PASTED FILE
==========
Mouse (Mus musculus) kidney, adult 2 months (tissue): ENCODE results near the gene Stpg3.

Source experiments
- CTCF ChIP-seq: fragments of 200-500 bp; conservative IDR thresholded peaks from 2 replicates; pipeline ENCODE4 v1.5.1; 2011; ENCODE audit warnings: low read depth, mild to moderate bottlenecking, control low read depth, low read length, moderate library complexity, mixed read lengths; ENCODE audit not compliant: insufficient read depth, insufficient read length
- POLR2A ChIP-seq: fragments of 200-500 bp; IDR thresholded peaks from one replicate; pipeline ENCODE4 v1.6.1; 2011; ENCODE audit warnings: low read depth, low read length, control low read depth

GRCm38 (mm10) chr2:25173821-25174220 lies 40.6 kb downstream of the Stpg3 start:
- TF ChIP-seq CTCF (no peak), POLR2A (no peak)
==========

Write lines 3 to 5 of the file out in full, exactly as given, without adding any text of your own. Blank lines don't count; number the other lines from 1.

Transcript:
- CTCF ChIP-seq: fragments of 200-500 bp; conservative IDR thresholded peaks from 2 replicates; pipeline ENCODE4 v1.5.1; 2011; ENCODE audit warnings: low read depth, mild to moderate bottlenecking, control low read depth, low read length, moderate library complexity, mixed read lengths; ENCODE audit not compliant: insufficient read depth, insufficient read length
- POLR2A ChIP-seq: fragments of 200-500 bp; IDR thresholded peaks from one replicate; pipeline ENCODE4 v1.6.1; 2011; ENCODE audit warnings: low read depth, low read length, control low read depth

GRCm38 (mm10) chr2:25173821-25174220 lies 40.6 kb downstream of the Stpg3 start: